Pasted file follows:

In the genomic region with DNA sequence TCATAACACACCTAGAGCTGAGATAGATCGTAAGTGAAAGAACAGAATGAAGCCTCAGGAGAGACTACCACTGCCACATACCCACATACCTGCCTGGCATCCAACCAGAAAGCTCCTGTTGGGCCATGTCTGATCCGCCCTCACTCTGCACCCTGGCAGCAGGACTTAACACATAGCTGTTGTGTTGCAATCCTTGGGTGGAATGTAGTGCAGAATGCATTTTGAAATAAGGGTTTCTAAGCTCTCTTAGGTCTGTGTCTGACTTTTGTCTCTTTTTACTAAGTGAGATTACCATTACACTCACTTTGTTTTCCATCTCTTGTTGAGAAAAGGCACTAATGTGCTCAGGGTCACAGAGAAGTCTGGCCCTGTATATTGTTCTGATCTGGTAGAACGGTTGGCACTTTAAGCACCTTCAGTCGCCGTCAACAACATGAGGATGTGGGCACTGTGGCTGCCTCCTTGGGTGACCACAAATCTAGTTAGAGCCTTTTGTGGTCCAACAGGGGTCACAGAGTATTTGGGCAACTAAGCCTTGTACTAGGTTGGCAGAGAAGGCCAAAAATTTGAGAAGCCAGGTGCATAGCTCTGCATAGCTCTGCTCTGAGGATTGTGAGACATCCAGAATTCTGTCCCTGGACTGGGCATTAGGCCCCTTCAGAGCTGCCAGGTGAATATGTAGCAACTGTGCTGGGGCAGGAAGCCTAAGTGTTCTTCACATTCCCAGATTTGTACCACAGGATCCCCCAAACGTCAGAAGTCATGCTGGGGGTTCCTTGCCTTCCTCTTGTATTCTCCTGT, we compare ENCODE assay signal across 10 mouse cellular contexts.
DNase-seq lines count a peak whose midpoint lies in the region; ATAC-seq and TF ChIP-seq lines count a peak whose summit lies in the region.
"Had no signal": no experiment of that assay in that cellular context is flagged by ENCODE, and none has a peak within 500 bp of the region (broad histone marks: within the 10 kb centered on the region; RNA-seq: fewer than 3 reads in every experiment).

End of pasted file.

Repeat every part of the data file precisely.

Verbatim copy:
In the genomic region with DNA sequence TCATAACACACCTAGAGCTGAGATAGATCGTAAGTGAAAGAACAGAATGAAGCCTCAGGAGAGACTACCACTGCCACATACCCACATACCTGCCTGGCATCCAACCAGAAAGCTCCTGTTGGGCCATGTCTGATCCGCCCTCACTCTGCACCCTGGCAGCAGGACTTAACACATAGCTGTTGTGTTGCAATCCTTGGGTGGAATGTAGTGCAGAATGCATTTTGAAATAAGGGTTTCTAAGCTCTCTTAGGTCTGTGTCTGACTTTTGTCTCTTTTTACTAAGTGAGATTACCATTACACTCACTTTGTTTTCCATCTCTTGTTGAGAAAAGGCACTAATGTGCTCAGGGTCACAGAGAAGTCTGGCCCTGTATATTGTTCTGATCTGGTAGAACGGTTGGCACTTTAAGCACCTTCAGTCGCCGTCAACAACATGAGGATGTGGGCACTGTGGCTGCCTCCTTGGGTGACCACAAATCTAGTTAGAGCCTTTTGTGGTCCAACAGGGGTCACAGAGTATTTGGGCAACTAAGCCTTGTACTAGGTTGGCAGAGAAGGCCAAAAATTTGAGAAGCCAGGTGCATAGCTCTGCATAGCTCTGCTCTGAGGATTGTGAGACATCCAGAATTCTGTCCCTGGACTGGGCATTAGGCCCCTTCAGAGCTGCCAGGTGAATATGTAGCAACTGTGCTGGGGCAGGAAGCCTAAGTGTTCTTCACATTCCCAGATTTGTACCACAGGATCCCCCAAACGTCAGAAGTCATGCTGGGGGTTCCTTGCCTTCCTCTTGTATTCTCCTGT, we compare ENCODE assay signal across 10 mouse cellular contexts.
DNase-seq lines count a peak whose midpoint lies in the region; ATAC-seq and TF ChIP-seq lines count a peak whose summit lies in the region.
"Had no signal": no experiment of that assay in that cellular context is flagged by ENCODE, and none has a peak within 500 bp of the region (broad histone marks: within the 10 kb centered on the region; RNA-seq: fewer than 3 reads in every experiment).